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Feast of St. Jerome

September 30 @ 12:00 am - 11:59 pm

At a young age, St. Jerome – then known as Eusebius Sophronius Hieronymus – was taught Latin and Greek by the famous Roman grammarian, Aelius Donates. When he reached the age of 12, Jerome went to Rome where he continued his studies in grammar, but also learned philosophy and rhetoric. In between studying, Jerome, as he out it, forgot his morals, and began to pursue pleasure, mainly in his pursuit of women.

Despite not being a Christian, Jerome used to visit the Roman crypts and picture himself in hell because he knew his behavior was wrong. And, although he managed to frighten himself, he did not change his ways, and instead focused on ridding himself of his guilt each week.

Bonuses was a Christian and companion of Jerome. Because of his influence, Jerome was persuaded to stop his sinful ways and become a Christian. Around the year 366, he was baptized by Pope Liberius.

Jerome chose a monastery close to his home in Dalmatia (what is believed to be present day Croatia) in a town called Aquileia. After his time at the Aquileia monastery which was overseen by Bishop St. Valerian, Jerome went to Treves, Gaul and began translating books for himself. Eventually Jerome would travel to Antioch.

He fell ill along his journey and had visions, which he said made him even more religious than before. Jerome, despite being ill often, went and spent four years in the desert by Antioch as a hermit. After emerging from his life as a hermit, it was made clear to Jerome (who wanted to remain a hermit or monk) by Church officials and Pope Damasus that he was to be ordained a priest. He agreed under the terms that he would not be serving in any ministry, which would allow him to continue pursuing his monastic life.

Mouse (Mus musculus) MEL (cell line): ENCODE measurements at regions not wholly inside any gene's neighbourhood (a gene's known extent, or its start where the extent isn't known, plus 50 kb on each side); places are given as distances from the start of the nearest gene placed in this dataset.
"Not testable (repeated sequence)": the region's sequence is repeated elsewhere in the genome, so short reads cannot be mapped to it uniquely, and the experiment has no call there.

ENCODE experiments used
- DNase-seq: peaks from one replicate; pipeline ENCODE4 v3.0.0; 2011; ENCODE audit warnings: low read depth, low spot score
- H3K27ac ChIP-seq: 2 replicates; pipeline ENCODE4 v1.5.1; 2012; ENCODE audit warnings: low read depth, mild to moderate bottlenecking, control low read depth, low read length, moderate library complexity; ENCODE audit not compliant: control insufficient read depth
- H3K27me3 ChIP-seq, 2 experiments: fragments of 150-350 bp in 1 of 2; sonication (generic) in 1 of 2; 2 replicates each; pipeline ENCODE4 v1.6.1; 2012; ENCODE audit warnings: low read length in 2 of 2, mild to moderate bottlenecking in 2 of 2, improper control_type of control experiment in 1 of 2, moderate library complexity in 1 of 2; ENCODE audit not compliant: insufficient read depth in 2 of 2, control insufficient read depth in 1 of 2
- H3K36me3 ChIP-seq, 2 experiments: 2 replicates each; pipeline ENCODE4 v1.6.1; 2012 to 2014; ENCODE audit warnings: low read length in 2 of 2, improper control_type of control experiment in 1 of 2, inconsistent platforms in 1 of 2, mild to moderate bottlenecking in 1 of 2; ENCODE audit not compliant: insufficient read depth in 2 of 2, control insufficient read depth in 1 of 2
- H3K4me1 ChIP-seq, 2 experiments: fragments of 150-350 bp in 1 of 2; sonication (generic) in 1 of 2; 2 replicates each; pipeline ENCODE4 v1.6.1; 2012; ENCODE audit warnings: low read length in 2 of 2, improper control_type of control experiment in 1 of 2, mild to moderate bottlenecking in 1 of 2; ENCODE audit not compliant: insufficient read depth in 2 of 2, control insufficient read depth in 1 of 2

Jerome eventually became secretary to Pope Damasus. He became known for his witty remarks – at one point, even he and St. Augustine exchanged words, although they did repair their relationship and were able to correspond as friends afterwards.

Perhaps what St. Jerome is most known for is his translation of the Bible. While still under Pope Damasus, he began his translation of the Bible from Hebrew. His translation became known as the Latin Vulgate.

Journeying to Bethlehem, St. Jerome established a monastery and spent the rest of his life there, passing away in 420 AD.

Prayer of St. Jerome for Christ’s Mercy

O Lord, show Your mercy to me and gladden my heart. I am like the man on the way to Jericho who was overtaken by robbers, wounded and left for dead. O Good Samaritan, come to my aid. I am like the sheep that went astray. O Good Shepherd, seek me out and bring me home in accord with Your will. Let me dwell in Your house all the days of my life and praise You for ever and ever with those who are there. Amen.



September 30
12:00 am - 11:59 pm
Event Category:

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